Millennials: The Driving Force Behind Death Penalty Abolition?


When I was growing up in Texas, the death penalty was an everyday part of life. If you turn on the local 5 o’clock television news, an execution is announced as if it were any other news item. Teenagers made jokes about “riding lightning” when the lights flickered. Texas natives felt the same way in the 1990s and 2000s. Nan Tolson a 28-year-old Texan who was raised outside of Dallas said, “We executed people for horrible crimes and that was it, that was their punishment.”

The death penalty was as deeply rooted in Texas culture, as football and tacos are. I say “was,” because there is now a subtle groundswell in support for abolishing capital punishment not only in Texas but throughout the country. According to the Death Penalty Information Center (DPIC), public support for capital punishment has been declining over the past 25 years and is now nearing record-low levels.

There is no evidence that the death penalty works as a deterrent to crime. This is one of the most common misconceptions. Tolson says that if we are concerned about crime or public safety, the death penalty should not be included in the equation. It doesn’t serve this purpose. She has held positions at the Office of the Texas Governor’s communications department where she rose to the position of deputy press secretary. Tolson is currently the director of Texas Conservatives Concerned about the Death Penalty.

It’s possible that capital punishment could be used as an incentive within prison walls. Last year I had lunch in the company of Ron Wright. Wright was wrongfully convicted in 2013 of first-degree homicide and exonerated by the Florida Supreme Court in 2016 due to misconduct on behalf of officials and lack of evidence. Wright said that life without parole was a harsher sentence because it provided prisoners a way to escape their punishment. Guards are required to be extra vigilant when it comes to inmates who have been given life sentences. This is because if a guard were killed, the death penalty would apply. Death therefore seems more appealing than a life sentence.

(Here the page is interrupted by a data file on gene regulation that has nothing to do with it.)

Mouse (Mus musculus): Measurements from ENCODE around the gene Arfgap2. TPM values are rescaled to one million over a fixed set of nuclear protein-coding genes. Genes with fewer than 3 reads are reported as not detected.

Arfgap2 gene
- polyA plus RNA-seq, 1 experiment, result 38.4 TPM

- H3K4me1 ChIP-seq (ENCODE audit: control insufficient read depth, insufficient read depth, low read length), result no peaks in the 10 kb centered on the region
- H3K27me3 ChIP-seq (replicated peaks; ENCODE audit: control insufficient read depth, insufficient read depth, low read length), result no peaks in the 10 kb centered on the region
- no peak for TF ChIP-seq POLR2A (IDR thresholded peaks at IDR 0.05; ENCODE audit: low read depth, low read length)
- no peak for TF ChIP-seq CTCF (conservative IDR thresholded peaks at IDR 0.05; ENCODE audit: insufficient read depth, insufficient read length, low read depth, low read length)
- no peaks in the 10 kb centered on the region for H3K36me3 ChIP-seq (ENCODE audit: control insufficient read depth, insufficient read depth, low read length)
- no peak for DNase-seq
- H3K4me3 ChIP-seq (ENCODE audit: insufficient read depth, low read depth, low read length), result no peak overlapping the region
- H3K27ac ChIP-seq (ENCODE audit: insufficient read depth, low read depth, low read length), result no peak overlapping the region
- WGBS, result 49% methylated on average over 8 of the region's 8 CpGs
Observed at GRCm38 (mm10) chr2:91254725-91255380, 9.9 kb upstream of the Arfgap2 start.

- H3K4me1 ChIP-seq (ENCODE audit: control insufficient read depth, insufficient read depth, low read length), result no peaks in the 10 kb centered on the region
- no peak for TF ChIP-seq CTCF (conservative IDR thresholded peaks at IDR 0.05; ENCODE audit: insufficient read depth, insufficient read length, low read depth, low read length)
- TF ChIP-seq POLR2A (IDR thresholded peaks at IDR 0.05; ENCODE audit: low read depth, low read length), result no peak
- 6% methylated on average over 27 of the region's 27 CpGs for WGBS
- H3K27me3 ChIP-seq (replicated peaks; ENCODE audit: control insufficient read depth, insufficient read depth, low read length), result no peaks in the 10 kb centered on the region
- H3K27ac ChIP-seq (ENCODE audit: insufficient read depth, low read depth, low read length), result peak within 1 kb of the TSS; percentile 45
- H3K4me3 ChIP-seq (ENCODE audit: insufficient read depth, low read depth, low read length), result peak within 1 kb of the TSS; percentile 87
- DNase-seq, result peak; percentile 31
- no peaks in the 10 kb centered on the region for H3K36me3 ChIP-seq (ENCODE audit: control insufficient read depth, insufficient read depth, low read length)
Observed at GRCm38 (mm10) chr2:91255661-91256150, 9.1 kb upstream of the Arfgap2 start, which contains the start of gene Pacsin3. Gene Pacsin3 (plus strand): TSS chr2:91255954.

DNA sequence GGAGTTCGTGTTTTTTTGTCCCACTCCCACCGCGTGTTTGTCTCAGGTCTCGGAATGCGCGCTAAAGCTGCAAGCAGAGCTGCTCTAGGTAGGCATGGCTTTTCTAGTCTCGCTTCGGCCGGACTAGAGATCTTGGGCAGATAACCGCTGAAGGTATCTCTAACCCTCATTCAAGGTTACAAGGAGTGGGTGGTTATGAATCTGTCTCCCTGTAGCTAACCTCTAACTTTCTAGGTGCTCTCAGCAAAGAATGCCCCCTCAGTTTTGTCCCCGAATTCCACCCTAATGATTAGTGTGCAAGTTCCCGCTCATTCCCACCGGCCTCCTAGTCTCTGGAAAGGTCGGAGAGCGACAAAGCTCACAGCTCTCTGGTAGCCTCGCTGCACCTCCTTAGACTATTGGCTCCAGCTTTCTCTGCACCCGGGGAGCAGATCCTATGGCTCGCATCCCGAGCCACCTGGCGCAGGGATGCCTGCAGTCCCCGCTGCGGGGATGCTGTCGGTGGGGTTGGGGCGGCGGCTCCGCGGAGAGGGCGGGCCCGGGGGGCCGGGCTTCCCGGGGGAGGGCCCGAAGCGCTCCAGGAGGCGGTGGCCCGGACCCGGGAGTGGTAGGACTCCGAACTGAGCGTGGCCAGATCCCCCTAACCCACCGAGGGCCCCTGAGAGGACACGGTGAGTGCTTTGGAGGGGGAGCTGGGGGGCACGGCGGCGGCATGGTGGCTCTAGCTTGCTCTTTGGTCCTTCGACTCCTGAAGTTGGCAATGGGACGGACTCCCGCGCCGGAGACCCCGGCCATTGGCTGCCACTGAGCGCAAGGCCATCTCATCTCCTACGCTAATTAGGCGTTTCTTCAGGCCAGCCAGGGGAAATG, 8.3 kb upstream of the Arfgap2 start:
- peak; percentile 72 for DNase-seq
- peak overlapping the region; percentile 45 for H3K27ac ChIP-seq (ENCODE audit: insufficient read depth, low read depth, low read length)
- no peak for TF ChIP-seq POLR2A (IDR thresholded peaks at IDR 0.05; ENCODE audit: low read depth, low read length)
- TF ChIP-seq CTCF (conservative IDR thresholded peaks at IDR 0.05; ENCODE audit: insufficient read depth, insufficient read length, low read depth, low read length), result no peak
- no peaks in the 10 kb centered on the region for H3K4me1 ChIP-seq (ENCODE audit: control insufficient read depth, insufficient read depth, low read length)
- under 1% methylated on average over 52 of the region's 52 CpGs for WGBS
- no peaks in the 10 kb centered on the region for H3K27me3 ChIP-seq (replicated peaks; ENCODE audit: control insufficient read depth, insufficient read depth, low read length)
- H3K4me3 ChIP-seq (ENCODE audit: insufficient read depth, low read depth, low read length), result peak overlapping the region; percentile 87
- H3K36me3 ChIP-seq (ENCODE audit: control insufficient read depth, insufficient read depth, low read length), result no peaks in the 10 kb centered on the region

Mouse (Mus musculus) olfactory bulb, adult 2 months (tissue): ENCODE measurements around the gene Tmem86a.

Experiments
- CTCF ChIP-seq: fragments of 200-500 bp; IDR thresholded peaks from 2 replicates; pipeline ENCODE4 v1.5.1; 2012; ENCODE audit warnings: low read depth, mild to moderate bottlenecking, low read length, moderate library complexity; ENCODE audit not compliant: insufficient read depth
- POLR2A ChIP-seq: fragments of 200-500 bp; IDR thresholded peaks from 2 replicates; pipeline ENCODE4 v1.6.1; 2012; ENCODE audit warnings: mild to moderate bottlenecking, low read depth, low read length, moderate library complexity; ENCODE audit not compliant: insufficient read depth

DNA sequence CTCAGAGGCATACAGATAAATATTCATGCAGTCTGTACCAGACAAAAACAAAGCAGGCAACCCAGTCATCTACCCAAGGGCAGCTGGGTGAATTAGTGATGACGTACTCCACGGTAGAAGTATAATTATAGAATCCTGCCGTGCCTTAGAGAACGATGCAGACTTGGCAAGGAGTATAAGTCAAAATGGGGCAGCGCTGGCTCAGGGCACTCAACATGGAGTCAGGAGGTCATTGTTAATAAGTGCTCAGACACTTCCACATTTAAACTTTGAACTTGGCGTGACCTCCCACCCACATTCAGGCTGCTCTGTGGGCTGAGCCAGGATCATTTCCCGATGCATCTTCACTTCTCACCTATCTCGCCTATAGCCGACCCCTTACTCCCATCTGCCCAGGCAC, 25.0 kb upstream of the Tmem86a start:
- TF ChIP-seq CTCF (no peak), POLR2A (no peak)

Why do we support the death penalty if it doesn’t reduce crime? Tolson says that, beyond myths and concerns surrounding capital punishment it comes down to an emotional process. “As a conservative that values limited government, it makes me uncomfortable to see the government seek revenge on my behalf.” She also asserts that as a Christian she believes that the state should not have the authority to end a person’s life.

When I look at the many government failures, (healthcare system, postal service border security, expenditure – the list goes on), as a conservative Catholic, it is hard to believe that the system can accurately determine who will live and die.

As attention has grown to wrongful convictions, the popularity and use of the death sentence have decreased. The question that lingers is how many innocent lives must be sacrificed to maintain this punishment.

Even at the state level, legal changes to criminal justice are massive undertakings. Therefore, sweeping reforms will not be happening anytime soon. It is interesting to consider the policy priorities of millennials, those born between 1984 and 1999 who will soon dominate the Capitol and Congressional buildings. Only time will reveal the millennials’ stance on abortion on demand and their growing skepticism towards the death penalty.

Richard Glossip’s appeal before the United States Supreme Court is a good indication of things to come. Glossip, who was sentenced to death in Oklahoma for a murder for which he had been convicted, has spent 26 years on the death row despite another person confessing. The state admits mistakes and supports Glossip in his request for a new court trial. However, the Oklahoma Court of Criminal Appeals denied the plea and allowed the execution to still take place. This case is a turning point for capital punishment in America and will have a profound impact on millennials. Brown v. Board of Education is a case that may be familiar to Gen Xers. These landmark decisions leave a lasting impact.

“My parents were in favor of the death penalty before I became concerned about it”, Tolson says, “It wasn’t a topic they thought about deeply; they simply saw it as an everyday practice to keep us safe.” “After I started researching it and learning more, I began to have conversations with them.” “They’re still conservatives but they’re now staunchly opposed to the death penalty.” “They heard me, as a conservative, discuss it and frame it within our common values.”